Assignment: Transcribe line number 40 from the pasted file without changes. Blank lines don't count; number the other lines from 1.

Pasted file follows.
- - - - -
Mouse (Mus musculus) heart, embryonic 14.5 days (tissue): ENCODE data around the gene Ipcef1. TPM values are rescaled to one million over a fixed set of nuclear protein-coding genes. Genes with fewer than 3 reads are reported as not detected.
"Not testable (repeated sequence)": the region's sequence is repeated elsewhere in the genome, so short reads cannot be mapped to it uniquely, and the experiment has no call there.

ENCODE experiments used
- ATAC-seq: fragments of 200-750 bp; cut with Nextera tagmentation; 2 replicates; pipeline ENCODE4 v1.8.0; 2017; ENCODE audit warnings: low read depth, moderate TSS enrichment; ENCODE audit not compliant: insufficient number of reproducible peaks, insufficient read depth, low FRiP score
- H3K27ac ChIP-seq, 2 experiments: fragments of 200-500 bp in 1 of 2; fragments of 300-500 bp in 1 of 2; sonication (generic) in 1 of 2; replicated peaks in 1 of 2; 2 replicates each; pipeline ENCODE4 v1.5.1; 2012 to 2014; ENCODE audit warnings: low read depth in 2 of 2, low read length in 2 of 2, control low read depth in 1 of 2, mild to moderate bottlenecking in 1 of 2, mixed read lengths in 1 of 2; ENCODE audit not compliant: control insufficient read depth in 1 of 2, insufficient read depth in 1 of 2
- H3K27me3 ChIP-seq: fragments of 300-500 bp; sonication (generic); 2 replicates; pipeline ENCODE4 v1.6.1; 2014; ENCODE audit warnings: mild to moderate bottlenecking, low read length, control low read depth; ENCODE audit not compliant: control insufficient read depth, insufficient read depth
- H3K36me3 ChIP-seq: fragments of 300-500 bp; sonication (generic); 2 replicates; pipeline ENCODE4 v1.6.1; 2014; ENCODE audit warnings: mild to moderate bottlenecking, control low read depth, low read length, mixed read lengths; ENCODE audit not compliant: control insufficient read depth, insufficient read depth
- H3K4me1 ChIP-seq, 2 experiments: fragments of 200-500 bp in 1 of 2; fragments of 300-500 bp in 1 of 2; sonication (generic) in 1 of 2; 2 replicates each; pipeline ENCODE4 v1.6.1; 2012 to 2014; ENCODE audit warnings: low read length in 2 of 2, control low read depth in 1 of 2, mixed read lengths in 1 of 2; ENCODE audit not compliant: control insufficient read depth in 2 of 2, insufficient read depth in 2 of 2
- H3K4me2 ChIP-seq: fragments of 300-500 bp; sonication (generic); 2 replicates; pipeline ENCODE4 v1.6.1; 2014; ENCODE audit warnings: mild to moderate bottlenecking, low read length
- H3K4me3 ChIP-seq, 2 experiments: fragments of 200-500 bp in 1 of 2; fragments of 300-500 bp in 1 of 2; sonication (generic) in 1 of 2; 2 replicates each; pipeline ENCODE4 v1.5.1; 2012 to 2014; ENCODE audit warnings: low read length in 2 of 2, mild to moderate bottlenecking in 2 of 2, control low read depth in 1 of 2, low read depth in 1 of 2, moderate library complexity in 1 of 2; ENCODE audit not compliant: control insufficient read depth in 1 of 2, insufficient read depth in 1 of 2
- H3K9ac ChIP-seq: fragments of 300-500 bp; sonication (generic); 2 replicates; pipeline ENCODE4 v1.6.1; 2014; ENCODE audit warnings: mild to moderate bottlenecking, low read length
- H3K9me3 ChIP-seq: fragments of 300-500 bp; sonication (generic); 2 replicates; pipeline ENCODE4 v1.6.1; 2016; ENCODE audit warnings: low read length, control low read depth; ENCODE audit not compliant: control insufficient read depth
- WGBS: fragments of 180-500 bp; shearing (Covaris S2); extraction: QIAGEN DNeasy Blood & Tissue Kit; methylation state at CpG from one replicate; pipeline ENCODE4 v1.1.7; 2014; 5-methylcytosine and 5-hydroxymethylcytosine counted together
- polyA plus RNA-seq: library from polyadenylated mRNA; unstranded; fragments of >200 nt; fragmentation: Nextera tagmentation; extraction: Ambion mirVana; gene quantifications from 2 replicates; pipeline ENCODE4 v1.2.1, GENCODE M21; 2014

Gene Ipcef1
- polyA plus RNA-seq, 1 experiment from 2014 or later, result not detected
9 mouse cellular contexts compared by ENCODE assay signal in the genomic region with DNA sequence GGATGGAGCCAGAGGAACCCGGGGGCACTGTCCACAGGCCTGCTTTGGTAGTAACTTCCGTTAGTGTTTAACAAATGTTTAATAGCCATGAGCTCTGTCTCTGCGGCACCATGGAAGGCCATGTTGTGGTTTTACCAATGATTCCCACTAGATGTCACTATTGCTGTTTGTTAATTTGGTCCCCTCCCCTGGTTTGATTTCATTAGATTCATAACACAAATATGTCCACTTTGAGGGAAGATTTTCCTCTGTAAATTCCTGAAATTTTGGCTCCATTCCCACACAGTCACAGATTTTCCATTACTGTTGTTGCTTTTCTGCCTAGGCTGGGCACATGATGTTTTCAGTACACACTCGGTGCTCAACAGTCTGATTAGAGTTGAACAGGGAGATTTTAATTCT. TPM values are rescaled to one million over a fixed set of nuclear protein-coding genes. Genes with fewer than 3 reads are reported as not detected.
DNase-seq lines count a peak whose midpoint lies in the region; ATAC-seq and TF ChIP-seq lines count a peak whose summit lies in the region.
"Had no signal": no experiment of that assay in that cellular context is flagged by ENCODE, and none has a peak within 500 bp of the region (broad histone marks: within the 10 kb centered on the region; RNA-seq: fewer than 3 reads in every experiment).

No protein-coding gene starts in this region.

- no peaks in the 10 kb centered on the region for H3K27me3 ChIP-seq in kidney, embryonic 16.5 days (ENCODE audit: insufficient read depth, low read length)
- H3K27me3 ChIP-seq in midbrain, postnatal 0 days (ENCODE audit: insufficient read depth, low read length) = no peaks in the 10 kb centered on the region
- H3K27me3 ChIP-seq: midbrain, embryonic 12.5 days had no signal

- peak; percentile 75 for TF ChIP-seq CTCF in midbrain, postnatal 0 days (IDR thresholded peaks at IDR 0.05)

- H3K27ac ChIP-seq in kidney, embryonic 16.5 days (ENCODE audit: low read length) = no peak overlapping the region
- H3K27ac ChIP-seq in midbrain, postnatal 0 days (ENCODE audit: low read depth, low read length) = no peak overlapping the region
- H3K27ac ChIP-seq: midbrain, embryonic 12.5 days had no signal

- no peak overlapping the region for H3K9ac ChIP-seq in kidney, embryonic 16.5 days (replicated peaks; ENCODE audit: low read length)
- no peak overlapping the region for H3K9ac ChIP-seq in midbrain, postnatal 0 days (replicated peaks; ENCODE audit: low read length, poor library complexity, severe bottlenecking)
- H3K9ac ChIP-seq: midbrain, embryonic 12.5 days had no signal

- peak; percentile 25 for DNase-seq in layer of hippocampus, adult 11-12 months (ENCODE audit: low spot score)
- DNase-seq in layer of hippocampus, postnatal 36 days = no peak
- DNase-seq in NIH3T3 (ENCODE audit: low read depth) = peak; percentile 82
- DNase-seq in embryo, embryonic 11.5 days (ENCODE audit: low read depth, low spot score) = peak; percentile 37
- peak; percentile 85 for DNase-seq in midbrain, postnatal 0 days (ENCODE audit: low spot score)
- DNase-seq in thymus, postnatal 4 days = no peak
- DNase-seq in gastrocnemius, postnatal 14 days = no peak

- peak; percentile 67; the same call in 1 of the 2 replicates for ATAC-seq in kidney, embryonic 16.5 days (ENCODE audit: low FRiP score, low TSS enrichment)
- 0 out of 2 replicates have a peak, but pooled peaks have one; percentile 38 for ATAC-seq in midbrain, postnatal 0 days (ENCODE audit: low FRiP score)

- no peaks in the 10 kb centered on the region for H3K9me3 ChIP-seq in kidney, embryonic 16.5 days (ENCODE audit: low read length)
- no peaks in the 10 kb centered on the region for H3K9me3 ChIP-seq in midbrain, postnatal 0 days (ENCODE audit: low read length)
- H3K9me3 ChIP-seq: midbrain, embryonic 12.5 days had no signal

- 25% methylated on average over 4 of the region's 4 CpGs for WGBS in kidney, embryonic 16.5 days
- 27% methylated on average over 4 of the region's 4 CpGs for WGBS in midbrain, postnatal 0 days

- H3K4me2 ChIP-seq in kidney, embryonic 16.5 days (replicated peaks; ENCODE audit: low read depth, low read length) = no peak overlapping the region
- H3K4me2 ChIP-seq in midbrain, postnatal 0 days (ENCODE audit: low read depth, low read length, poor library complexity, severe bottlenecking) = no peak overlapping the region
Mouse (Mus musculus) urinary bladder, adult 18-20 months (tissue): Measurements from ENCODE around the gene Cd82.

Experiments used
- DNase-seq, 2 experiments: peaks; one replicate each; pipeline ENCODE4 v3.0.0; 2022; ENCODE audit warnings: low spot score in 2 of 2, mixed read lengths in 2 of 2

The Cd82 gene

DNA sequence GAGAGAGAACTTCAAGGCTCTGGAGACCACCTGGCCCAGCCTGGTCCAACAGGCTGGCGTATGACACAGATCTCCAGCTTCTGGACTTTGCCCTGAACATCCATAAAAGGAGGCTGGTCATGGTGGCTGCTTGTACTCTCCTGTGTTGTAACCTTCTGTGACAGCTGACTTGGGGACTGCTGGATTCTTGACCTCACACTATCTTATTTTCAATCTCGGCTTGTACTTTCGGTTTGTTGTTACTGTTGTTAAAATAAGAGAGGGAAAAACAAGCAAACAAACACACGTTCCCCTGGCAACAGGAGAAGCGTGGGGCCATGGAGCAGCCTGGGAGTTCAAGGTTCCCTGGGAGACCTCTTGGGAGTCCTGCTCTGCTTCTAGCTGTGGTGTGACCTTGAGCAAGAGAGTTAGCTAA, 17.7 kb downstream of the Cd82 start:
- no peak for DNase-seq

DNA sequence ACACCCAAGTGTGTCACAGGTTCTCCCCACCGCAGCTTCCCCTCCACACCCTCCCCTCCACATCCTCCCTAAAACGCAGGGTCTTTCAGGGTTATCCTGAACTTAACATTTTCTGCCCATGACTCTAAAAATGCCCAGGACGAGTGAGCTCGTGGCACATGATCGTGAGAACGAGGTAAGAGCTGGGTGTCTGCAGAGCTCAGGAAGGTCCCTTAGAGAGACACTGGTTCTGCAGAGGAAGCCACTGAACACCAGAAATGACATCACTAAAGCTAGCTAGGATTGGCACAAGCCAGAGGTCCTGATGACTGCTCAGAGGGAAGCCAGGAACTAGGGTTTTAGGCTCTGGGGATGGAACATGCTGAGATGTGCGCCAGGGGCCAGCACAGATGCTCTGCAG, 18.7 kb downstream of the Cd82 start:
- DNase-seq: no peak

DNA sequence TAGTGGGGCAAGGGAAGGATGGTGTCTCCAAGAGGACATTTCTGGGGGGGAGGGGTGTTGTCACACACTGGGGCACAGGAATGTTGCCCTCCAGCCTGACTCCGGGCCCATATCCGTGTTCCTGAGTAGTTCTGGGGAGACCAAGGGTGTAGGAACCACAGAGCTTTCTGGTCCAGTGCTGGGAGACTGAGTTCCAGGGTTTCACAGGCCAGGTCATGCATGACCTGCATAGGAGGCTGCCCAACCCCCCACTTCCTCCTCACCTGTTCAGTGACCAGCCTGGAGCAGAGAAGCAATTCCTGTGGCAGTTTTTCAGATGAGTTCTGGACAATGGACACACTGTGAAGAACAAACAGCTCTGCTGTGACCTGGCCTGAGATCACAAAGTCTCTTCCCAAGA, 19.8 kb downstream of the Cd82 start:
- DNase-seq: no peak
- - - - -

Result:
- no peaks in the 10 kb centered on the region for H3K9me3 ChIP-seq in kidney, embryonic 16.5 days (ENCODE audit: low read length)